Say hello to week 36 and the official start of your ninth month of pregnancy. If you're tired of pesky pregnancy symptoms like Braxton Hicks contractions, the good news is that the end is near, and you'll get to meet your little bundle of joy soon.
Since your baby could come at any point, it’s a good time to finish up any last-minute preparations. Talk with your family about any what-ifs (like what to do if your water breaks while you’re at home), take a practice trip to the hospital, and consider how (and if) you’ll update friends and family once you go into labor.
Your baby will, ideally, wait a few more weeks to make their arrival. Although a baby born at 36 weeks is still considered preterm (late preterm), they generally have a lower chance of complications than preterm babies born before 36 weeks.
You might be seeing your health care provider weekly as your due date approaches. They will monitor your blood pressure, measure your fundal height, and possibly check your cervix to see if it’s preparing for labor. Your provider may also go over the signs of labor, what the mucus plug is, and what to do if your water breaks. Be sure to ask any questions you have about going into labor, like how far apart and how long your contractions should be before heading to the hospital or birthing center.
If you haven't received your Group B Strep (GBS) test, you likely will this week. Either you or your practitioner will take a gentle swab of your vagina and rectum to test for GBS. If you test positive you'll probably be given IV antibiotics during labor to prevent the transmission of GBS bacteria to your baby.
Your doctor or midwife may also check your baby’s position to see if they’re head down. Don’t panic if your baby is breech as they may flip soon. Less than 5% of babies remain in the breech position after 36 weeks.
If your baby is not in the head-down position, your health care provider may suggest an external cephalic version (ECV) (if appropriate), a procedure where pressure is put on the pregnant person’s abdomen to attempt to manually turn the baby from breech to head down.
ECVs are generally performed around 37 weeks and can improve the chances of having a vaginal delivery. During an ECV, you may be given medication to stop contractions and prevent preterm labor. A monitor will be hooked up to watch your baby’s heart rate, and the procedure will stop if there is a problem at any point.
While ECV works a little more than half of the time, you should be aware of some potential risks: fetal distress, preterm premature rupture of membranes (PPROM), and preterm labor.
This week, your baby is the size of a bunch of bananas. That's not the only reason your belly is feeling big these days. By 36 weeks, you’re carrying around one quart of amniotic fluid, but it will start to gradually decrease after this week.
36 Weeks Pregnant Symptoms
Relaxin – a hormone your body produces during pregnancy – is working to loosen ligaments, which can cause more vaginal pressure or vaginal heaviness. Relaxin is responsible for loosening the connective tissue throughout your body. More specifically, this hormone helps your pelvis relax for delivery and helps your cervix expand and soften.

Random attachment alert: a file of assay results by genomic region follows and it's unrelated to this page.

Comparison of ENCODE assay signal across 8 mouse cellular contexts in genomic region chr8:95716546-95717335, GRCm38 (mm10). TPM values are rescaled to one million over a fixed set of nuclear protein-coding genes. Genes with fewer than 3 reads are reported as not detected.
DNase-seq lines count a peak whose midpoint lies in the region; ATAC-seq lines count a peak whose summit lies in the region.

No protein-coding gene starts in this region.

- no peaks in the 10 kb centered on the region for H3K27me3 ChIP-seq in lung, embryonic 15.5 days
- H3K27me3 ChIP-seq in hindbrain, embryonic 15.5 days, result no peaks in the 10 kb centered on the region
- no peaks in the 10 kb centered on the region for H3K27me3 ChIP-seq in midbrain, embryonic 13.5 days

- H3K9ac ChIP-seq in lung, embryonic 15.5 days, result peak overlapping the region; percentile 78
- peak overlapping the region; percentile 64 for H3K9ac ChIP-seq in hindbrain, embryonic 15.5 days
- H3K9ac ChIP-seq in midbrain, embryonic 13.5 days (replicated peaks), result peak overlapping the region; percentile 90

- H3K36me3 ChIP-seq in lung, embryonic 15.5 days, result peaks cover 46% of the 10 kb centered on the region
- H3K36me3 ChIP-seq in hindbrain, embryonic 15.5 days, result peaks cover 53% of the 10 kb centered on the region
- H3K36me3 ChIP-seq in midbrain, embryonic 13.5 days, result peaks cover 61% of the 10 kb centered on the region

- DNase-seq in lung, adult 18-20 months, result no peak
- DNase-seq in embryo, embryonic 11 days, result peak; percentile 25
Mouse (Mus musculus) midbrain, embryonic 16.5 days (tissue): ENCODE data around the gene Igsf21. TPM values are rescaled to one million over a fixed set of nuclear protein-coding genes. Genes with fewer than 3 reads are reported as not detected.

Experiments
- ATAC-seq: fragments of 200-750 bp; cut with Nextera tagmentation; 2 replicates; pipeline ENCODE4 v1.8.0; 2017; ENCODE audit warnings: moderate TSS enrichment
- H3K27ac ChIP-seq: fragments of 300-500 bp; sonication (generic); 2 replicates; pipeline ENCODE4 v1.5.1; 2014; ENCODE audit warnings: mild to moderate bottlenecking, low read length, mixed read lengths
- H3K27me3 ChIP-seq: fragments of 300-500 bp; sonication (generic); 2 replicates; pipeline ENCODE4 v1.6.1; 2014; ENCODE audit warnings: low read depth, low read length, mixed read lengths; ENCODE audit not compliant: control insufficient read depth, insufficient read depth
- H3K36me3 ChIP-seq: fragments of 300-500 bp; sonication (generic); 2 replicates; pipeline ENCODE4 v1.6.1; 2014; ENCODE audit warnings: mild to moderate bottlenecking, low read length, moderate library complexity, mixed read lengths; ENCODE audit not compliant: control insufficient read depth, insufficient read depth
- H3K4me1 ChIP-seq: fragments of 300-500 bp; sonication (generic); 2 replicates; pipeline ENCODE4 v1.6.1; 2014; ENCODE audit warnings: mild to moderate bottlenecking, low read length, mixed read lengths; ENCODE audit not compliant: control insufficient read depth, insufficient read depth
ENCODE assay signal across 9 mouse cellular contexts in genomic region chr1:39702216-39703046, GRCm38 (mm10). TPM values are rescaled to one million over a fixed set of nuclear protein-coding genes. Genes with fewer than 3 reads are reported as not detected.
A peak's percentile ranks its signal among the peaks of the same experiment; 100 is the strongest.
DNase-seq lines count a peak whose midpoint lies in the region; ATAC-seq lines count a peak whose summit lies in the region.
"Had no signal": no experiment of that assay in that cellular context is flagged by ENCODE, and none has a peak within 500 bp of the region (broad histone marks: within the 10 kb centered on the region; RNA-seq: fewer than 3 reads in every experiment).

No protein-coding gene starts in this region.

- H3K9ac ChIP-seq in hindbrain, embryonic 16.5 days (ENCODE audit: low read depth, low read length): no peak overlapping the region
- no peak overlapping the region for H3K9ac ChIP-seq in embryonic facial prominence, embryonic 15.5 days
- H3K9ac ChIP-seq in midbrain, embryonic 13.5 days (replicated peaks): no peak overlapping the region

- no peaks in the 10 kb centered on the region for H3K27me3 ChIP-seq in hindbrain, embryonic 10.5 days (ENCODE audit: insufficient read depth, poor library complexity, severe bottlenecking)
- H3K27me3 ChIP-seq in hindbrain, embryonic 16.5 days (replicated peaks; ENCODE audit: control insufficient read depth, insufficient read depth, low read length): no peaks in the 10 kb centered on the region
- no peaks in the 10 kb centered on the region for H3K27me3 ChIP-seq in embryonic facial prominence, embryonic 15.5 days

As your baby drops, they put more pressure on your pelvic floor – the muscles that span the bottom of your pelvis and support the pelvic organs. As your pelvic floor stretches and weakens, you may feel an increase in vaginal pressure – and you might feel like you’re waddling like a penguin through the rest of your pregnancy.
Baby on Board
At 36 weeks, your baby is 18-19 inches long and weighs about 6 pounds. Their growth will start to slow down in these final weeks of pregnancy so they can store up the energy needed for birth.
Under Construction: Soft Skull and Bones
Your baby’s skull bones are fully developed but will remain unfused. This means the bones can overlap and move so that your baby’s head can maneuver through the birth canal more easily. If you have a vaginal birth, don’t be concerned if your baby’s head looks misshapen at birth. It should return to a more rounded shape after a bit.
The skull isn’t the only soft thing: your baby’s other bones and cartilage are still fairly soft to help with delivery. Your little one’s bones will continue to harden over the first few years of their life.
Under Construction: The Lungs
Your baby’s lungs are finally fully developed and officially ready for the outside world – a huge milestone in your baby’s development. Soon, they’ll be taking their first breaths of fresh air, but until then, your baby will continue to get oxygen through the umbilical cord.
What to Wear This Week
If you’re looking for extra belly coverage now that you’re 36 weeks pregnant, check out our Simply Sublime® Maternity & Nursing Tank. Our seamless nursing tank top provides a smooth silhouette for pregnant moms – complete with an extra-long, hip-length cut that will help you feel comfortable with your growing baby bump.
Our French Terry Racerback Nursing Bra is the perfect combination of support and comfort. This pullover racerback style maternity bra is ideal for sleeping and lounging while you wait for your little one’s arrival.
This information is for educational purposes only and does not constitute medical advice that has been medically reviewed. Please reach out to your midwife or doctor with any questions.